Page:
The Esme Trilogy: Esme’s Gift, by Elizabeth Foster

A parade of craft cruised the lagoon: gilt-edged ferries and gondolas in jewel-like colours – dazzling blues, crimsons, emerald greens. Sea dragons looped above the rooftops, twisting their sinuous forms … . Esme’s Gift Ch. 3.’

Mark, guardian of Mawson Bear says: Oh dear, our world is not in its finest shape right now, is it. Wouldn’t it be wonderful to be elsewhere. Fortunately, I have to hand Esme’s Gift, the sequel to Esme’s Wish (see my review here and my re-visit here) and I can plunge once more into another world and see again the towers of the city of Esperance and the siren islands of Aeolia.

Esme returns to Aeolia after her failed attempt to convince her father to join her. The evil Nathan Mare is at large and intent on finding the secret knowledge entrusted to her. But high-school waits for no teenager, and in the classrooms and library of Pierpont school she can find friends and allies. And what a library it is.

(Ancient gondalas) repurposed into shelves, lined the library’s walls … No longer fit to carry passengers, they now carried books to the shores of the readers’ minds. Esme’s Gift Ch. 12.’

Esme must gather the strange ingredients of the only elixir that can save her mother. To obtain these elements takes all her courage and all the combined gifts and powers of her friends. But some people are not who they seem to be, and the tension never lets up.

Esme’s Wish and Esme’s Gift are written by Elizabeth Foster with the ‘Young Adult’ audience in mind. But if you happen to be older (after all, some of us have yet to find a potion to wind back the years – and if the high risk alchemical experiments in Esperance are anything to go by, we should stay well away from any such potions or concoctions, or who knows what could happen!) .. if you are an older reader who loves beguiling fantasy worlds and tales of ghosts and of quests into caverns guarded by monsters and ghouls, and if you also don’t object to dragons .. The books of the Esme trilogy will be a treat for you.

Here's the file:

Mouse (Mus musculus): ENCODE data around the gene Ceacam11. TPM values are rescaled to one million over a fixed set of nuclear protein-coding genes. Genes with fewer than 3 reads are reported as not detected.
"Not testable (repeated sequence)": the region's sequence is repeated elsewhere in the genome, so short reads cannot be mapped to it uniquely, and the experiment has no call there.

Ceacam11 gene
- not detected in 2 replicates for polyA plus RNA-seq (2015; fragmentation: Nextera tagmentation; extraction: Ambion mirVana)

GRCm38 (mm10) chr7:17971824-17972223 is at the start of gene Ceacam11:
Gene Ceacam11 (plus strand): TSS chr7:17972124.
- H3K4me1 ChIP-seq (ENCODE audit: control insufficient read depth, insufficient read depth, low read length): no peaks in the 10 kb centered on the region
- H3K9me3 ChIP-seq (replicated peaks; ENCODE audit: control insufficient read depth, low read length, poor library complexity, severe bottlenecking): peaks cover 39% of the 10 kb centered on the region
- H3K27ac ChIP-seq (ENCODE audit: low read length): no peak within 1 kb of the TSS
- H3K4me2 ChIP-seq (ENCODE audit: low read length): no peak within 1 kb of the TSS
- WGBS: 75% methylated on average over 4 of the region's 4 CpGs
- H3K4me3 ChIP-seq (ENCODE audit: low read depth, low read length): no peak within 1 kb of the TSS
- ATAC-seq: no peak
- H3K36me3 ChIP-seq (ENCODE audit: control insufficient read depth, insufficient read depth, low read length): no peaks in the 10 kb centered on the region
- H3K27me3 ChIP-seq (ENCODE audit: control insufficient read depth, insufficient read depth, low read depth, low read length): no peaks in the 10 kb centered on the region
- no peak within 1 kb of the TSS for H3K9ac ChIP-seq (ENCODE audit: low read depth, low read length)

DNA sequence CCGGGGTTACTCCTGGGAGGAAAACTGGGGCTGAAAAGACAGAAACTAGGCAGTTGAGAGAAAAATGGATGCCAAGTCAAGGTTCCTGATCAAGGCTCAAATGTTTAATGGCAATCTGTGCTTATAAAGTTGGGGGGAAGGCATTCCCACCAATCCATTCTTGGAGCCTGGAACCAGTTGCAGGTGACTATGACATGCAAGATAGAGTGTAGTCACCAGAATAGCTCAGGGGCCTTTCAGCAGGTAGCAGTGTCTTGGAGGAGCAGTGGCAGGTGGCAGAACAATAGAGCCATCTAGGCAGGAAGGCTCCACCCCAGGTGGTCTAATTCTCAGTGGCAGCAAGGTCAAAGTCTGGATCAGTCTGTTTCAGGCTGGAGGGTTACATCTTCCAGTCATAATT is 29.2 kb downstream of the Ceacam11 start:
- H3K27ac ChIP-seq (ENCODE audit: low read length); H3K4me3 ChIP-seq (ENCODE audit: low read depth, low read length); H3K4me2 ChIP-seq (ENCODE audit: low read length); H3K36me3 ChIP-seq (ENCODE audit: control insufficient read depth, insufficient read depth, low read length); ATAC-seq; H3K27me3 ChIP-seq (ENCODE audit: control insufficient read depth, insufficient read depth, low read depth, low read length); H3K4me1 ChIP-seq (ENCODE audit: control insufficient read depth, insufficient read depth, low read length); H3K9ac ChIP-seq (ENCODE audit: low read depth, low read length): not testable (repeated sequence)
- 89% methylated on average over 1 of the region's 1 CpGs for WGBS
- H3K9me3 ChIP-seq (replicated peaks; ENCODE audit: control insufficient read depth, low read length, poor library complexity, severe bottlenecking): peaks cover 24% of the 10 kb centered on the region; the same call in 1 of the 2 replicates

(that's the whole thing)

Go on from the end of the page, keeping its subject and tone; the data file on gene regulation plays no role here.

Reading of Esperance in Aeolia, a realm of seas, islands, lagoons, oh – and dragons.

Where to find this other world: Esme’s Gift is published by Odyssey Books, a small press where ‘books are an adventure’. You can immerse yourself in this trilogy by looking at Amazon Australia, at Amazon USA, at Book Depository , at Barnes and Noble, and more. You can see more about Esme’s search for her mother and about the author, Elizabeth Foster, on her web den.

You have wandered into Mark’s blog. I am guardian and photographer for Mawson Bear, one of this bright world’s very few Writer-Bears. Mawson wrote She Ran Away From Love and It’s A Bright world To Feel Lost In.
Reviews about Mawson’s books: ‘Great book, well written and extremely engaging. Bonus it is all about bears!!!! Marvellous !!!!!!!’  Reviewer Navaron on Amazon. ‘ A magical little grand tour into the meaning of happiness’ Sharrie Williams, author, on Amazon.

Return to Aeolia: Refresh your soul in the realm of Esme’s Wish